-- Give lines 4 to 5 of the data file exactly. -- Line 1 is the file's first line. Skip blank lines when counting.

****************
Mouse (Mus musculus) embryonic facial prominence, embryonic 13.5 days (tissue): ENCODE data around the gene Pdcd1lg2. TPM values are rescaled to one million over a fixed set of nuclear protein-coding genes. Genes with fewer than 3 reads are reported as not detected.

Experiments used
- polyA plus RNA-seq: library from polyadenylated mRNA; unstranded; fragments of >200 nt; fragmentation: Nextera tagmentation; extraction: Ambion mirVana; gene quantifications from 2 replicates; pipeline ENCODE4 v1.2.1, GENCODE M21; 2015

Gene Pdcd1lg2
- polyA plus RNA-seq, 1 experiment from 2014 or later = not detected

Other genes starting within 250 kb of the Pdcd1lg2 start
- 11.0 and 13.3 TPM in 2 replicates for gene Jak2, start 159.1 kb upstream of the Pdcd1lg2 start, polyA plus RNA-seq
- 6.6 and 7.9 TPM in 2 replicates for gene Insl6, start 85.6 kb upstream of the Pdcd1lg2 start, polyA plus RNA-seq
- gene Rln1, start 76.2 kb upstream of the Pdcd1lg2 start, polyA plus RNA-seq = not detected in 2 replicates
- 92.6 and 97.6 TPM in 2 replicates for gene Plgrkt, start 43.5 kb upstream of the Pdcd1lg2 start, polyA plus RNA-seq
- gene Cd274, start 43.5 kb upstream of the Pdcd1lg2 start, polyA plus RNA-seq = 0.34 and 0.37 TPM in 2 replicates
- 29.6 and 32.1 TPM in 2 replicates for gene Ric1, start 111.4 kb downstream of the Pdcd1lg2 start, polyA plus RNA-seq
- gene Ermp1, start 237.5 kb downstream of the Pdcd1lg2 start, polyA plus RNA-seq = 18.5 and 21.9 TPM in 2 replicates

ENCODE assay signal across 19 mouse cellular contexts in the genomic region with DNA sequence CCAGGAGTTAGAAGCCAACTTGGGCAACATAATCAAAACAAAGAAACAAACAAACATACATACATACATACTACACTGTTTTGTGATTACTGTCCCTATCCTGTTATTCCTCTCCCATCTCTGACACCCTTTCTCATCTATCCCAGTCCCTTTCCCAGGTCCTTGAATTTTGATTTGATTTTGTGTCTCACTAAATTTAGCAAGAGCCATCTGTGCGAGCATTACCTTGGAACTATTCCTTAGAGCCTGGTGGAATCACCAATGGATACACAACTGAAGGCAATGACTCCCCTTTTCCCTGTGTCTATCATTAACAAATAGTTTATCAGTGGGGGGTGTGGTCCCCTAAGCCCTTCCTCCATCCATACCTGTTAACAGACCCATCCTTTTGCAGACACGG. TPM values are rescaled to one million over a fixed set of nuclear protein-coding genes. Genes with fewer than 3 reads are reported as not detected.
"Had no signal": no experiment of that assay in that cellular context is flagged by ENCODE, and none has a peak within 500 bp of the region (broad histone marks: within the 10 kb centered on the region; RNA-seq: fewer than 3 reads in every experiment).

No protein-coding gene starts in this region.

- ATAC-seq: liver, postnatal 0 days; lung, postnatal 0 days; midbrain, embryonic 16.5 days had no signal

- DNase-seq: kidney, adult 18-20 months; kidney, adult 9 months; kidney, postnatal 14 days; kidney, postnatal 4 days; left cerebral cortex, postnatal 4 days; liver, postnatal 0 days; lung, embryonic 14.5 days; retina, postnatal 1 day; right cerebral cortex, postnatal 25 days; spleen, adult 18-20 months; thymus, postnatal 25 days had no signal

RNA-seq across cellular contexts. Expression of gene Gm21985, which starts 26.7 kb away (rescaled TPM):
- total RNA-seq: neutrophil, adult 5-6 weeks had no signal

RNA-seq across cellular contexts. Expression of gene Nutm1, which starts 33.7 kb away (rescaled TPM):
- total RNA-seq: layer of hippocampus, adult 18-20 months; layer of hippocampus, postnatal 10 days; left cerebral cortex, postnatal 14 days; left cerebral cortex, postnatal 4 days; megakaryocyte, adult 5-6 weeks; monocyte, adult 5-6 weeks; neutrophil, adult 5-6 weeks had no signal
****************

Gene Pdcd1lg2
- polyA plus RNA-seq, 1 experiment from 2014 or later = not detected